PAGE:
When Georgia lawmakers convene for the 2013-2014 session of the General Assembly, they’ll have several issues already on the agenda to tackle.
The state Legislature’s only required task is to pass a state budget, but bills pre-filed before the start of the session give an indication of what may lie ahead for lawmakers. Ethics reform is considered by some to be among the top issues, and one lawmaker has already filed several pieces of gun rights legislation.
Legislation on pari-mutuel betting on horse racing has also been introduced again.
For the first time in years, Butts County will have a resident in the General Assembly, after the election of local businessman Burt Jones to the state Senate. He, along with state Rep. Susan Holmes, R-Monticello, and Rep. Andy Welch, R-Locust Grove, make up the entirety of the Butts County delegation. Holmes and Welch are returning for their second terms in the House. All three are Republicans.
Several ethics proposals could get an airing this year, including one proposed constitutional amendment that would designate a funding stream for the Georgia Government Transparency and Campaign Finance Commission. The agency, formerly known as the state Ethics Commission, is in charge of enforcing campaign finance reporting and lobbying regulations.
The measure’s sponsor, Sen. Joshua McKoon of Columbus, is also pushing a limit on lobbyist gifts to lawmakers. There is currently no limit, but gifts, including things like dinners and tickets to sporting events, must be reported.
In an interview with Georgia Public Broadcasting, McKoon, a Republican, said he believed this year the mood of lawmakers will favor ethics reform. “You’re hearing from just about every quarter,” he was quoted as saying. “You’re at least hearing different proposals on the table whereas during the 2012 legislative session, we couldn’t even get a committee hearing to discuss any of these proposals.”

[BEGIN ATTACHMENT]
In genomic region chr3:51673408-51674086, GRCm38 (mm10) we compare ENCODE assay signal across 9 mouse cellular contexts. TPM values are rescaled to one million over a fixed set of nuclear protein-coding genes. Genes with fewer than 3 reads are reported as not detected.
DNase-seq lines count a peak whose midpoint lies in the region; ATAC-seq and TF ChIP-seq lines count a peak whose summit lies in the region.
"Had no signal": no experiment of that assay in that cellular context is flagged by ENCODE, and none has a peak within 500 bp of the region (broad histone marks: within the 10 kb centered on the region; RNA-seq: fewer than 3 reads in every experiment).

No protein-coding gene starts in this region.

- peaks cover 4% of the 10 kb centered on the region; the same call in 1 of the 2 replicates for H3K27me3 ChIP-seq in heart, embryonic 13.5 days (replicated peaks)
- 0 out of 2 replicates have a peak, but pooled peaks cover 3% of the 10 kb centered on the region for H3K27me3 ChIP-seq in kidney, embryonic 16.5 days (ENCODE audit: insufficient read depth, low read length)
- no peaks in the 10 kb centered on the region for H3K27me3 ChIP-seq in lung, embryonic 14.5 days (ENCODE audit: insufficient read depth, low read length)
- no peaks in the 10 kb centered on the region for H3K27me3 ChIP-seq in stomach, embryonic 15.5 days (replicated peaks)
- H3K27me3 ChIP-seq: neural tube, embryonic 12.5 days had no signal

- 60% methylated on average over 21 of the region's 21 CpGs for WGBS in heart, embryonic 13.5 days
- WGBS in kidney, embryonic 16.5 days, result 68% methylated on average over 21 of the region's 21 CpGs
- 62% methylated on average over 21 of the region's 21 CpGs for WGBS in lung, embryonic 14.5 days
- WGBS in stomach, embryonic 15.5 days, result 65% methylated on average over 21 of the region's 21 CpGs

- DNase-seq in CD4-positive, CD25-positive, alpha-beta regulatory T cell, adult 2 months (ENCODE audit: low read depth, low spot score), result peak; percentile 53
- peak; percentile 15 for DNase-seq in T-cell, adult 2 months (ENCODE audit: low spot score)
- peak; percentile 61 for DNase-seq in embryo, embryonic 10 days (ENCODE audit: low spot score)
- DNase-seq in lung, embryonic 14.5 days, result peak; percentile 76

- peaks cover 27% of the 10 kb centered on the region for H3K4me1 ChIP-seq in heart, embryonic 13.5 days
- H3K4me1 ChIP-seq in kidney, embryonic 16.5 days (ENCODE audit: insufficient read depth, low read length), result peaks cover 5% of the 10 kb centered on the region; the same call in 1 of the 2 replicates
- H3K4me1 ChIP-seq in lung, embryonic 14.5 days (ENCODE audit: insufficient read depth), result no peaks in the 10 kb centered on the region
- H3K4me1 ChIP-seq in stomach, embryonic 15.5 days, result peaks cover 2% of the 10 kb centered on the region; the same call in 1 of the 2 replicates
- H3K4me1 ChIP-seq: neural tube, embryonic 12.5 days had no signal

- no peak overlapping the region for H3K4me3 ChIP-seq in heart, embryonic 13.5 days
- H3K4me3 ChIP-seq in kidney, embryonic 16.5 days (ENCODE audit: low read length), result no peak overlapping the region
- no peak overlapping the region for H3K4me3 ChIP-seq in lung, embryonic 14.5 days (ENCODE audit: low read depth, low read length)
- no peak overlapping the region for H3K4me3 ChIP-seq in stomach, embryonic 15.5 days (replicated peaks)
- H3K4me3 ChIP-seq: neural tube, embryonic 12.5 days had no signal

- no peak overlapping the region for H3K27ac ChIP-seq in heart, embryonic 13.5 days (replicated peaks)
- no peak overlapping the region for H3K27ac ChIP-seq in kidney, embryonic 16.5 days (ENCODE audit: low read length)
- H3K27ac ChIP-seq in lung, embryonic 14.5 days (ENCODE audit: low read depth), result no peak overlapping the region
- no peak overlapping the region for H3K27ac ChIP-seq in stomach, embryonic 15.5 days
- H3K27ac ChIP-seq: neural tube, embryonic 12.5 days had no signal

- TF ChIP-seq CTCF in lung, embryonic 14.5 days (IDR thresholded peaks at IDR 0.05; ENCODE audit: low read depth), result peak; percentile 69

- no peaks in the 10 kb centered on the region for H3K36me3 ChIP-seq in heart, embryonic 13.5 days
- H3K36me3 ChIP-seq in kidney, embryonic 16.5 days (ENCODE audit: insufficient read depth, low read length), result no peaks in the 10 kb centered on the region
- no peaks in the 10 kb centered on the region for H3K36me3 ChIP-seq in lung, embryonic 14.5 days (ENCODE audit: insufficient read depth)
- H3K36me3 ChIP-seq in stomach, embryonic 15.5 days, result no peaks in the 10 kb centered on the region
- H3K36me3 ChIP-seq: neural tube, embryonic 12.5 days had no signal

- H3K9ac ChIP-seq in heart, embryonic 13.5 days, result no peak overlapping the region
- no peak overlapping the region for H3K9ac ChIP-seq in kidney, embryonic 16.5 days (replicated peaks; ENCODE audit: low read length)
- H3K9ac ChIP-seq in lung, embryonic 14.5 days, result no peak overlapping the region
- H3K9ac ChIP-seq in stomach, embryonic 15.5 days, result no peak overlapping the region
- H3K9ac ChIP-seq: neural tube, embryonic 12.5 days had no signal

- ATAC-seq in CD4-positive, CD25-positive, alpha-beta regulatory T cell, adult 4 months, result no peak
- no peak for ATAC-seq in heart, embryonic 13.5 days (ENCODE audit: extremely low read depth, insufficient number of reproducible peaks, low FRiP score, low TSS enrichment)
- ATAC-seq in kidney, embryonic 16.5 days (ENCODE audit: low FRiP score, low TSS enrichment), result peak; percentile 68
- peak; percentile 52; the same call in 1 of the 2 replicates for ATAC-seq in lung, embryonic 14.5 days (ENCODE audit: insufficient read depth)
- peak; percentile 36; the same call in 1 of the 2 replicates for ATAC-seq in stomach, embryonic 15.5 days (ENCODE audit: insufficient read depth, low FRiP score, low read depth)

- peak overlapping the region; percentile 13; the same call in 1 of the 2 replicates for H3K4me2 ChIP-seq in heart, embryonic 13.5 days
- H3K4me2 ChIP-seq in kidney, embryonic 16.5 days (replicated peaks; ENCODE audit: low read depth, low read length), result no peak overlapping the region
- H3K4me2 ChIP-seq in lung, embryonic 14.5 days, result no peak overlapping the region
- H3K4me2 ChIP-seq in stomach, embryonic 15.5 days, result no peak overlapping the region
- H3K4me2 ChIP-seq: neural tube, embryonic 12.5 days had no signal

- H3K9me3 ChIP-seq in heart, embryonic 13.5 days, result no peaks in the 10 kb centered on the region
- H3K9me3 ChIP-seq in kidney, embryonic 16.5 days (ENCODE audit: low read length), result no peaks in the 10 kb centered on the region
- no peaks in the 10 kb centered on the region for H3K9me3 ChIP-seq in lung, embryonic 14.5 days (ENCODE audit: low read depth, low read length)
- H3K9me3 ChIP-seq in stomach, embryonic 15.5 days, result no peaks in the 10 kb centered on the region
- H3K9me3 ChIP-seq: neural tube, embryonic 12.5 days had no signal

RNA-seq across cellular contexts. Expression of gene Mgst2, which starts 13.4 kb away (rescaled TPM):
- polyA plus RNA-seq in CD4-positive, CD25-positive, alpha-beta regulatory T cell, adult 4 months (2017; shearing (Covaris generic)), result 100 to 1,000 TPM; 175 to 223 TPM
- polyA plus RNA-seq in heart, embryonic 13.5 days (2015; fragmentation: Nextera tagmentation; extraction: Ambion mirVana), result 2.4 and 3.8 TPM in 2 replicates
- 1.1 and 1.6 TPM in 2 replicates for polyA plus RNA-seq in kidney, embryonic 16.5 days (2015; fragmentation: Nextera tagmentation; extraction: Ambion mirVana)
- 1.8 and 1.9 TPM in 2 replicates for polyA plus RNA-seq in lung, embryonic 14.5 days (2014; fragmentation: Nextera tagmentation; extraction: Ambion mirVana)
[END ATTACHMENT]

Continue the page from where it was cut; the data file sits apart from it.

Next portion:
Holmes, who is a former mayor of Monticello and worked for the federal government, said she would support reasonable ethics reform measures if they are the will of constituents. She added, however, that new lawmakers often benefit from the connections made at dinners and events moreso than already well-connected lawmakers, and she worries about deterring those social interactions.
She also pointed to existing lobbyist and lawmaker reporting requirements. “You already have to disclose everything anyway,” she said.
Jones said he would not oppose more stringent ethics regulations, though he worried that bans on gifts like tickets to university system events might pose problems for institutions looking to show off their campuses or express their needs to lawmakers, who approve their budgets.
“If folks want to take up putting a cap on [gifts] I don’t have a problem with it by any means,” Jones said. “I’ve gone this long buying my own lunches and dinners.”
Welch said he is most interested in ensuring the commission is adequately funded, so as to be able to enforce existing ethics laws. He said whether through a budget appropriation or through a constitutional amendment — he’s not settled on which way is most appropriate — an adequately funded oversight body will be better able to police politicians.